The latest in an on-going series of thought provoking Aboriginal art exhibitions at NG Art curated by Coo-ee Aboriginal Art

Aboriginal paintings are often described as landscapes but they are far more than this. They are all about nature and the formation of a ˜living’ landscape. We see at once its form and its creation. The movement of the Karntakulangu women, through the abstract works of Dorothy Napangardi, as they dance in great number across the salt lakes and leave their impression in the surface to remain for all time. The sandhills of Anangkura created as the Mountain Devil Lizard moves single grains of sand over the millennia to create Kathleen Petyarre’s sacred country. The momentous events that unfolded in the travels of the Tingari ancestor that left their impressions on Ronnie Tjampitjinpa’s sacred Tjuringa and manifest in his optically charged contemporary paintings.

Forms from nature are transposed into purely abstract elements in the hands of these Aboriginal painters. Their works resonate with those of ˜Op-art’ and ˜simulationist’ artists such as Victor Vasarely and Ross Bleckner, It begs the question¦. What is it about the images of these artists that resonates so strongly with those of Bridget Riley, Vasarely, Bleckner, Phillip Taaffe, and James Turrell, and are these fair comparisons? Given their isolation there is no question of imitation or appropriation! How is it then that these isolated Aboriginal artists make works that resonate so strongly with many at the forefront of the great global contemporary art movements that have ebbed and flowed across the international landscape?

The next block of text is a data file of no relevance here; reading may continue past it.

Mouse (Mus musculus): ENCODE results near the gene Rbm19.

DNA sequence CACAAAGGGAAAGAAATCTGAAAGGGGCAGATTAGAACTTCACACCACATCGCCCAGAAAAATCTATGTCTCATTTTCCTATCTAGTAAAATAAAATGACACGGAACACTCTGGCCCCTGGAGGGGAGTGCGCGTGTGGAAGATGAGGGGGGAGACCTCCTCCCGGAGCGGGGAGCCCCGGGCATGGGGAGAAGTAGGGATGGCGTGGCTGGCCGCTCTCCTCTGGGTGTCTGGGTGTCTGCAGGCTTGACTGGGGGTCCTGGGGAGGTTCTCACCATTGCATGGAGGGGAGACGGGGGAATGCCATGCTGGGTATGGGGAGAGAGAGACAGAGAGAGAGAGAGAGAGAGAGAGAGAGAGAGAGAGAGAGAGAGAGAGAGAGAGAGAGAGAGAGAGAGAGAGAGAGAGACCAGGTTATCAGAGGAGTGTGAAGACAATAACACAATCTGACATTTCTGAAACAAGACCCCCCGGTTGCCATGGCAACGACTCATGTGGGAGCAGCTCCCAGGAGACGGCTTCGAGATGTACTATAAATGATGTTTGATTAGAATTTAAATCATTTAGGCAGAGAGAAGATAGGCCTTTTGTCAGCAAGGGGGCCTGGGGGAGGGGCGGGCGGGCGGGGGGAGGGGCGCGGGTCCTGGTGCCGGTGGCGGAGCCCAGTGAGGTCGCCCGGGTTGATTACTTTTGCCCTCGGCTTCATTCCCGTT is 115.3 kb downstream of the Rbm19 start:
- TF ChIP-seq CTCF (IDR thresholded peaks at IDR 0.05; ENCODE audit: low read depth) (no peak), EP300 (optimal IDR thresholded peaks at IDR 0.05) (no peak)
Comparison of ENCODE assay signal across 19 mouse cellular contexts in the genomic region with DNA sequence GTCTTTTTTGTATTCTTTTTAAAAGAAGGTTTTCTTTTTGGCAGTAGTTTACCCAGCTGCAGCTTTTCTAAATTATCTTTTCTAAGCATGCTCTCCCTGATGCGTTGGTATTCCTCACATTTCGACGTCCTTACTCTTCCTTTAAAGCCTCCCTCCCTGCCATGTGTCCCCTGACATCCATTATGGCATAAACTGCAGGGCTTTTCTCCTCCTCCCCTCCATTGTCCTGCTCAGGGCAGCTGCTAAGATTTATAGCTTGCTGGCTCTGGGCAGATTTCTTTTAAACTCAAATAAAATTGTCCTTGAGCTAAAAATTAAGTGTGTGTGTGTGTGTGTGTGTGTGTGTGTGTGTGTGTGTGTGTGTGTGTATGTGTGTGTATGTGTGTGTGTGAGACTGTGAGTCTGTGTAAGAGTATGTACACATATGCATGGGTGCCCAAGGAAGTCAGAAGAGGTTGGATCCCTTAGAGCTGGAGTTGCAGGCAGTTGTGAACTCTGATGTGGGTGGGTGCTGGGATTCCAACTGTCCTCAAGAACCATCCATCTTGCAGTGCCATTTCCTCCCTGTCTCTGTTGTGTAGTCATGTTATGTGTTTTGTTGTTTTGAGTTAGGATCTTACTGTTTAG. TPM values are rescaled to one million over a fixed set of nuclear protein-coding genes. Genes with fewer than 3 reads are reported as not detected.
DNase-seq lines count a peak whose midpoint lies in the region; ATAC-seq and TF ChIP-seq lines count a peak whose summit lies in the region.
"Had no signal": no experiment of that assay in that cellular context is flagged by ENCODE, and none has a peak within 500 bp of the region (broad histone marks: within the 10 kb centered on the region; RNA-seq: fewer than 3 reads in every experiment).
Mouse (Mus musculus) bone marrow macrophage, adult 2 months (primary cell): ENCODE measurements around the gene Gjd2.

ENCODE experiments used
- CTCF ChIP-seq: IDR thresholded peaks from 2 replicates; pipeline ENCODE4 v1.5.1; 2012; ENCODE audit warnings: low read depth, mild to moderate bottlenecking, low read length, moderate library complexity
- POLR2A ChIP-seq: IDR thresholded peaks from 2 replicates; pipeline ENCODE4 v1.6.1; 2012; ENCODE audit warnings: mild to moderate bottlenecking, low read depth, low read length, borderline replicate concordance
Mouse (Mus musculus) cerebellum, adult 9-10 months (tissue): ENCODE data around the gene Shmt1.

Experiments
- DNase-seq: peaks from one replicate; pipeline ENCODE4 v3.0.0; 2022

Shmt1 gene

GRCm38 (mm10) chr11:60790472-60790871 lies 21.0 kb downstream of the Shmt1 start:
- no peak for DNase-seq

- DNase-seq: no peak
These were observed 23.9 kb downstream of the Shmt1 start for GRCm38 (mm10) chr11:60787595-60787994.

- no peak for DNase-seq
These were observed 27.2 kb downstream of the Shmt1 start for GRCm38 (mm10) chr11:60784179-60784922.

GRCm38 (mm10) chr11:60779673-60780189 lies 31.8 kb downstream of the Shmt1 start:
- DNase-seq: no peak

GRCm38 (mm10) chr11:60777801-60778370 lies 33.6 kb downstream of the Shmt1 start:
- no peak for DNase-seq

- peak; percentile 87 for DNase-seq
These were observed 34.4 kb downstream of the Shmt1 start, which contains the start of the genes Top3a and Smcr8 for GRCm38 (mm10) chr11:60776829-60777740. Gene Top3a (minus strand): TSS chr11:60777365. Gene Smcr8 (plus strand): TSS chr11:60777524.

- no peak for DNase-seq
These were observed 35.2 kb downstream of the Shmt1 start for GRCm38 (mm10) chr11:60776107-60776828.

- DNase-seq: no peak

In the works selected for this exhibition there is far more than texture, contrast, light and space. The eye of the viewer travels over the surface of these works, paralleling their movement over nature. In doing so they are charged with an intensity that can become disorienting. This sensory effect parallels that created when looking at Riley’s early black and white works. They can be ˜inhabited, so that the mind’s eye, or the eye’s mind, can move about them credibly’. In common with early works by Riley, ˜nature is not landscape, but the dynamism of visual forces, an event rather than an appearance’ There are no objects in Riley’s works, and no images in these Aboriginal paintings. As with the works of James Turrell they demonstrate the play of light and the manifestation of movement. There is no colour. Their appeal lies in the dynamic optical and simulationist effects created while depicting a timeless numinous landscape. They engage the viewer through sensation and perception, creating vibrant visual experiences that are arresting due to both complexity and subtlety. While appearing devoid of colour, colour is manufactured perceptually. They emanate a light that reflects nature. This is a space that is made for Indigenous art. The space allows you to comprehend the size, the depth of these vast tracts of land, without being overwhelmed. When you are ready, the paintings draw you in. Their appeal is timeless and lies at the heart of the growing resonance with, and appeal of, Aboriginal art.

Adrian Newstead December 2008


The Black and White at NG Gallery Exhibition is being held at the

NG Gallery Upper Level 3 Little Queen Street Chippendale NSW 2008 Sydney Australia

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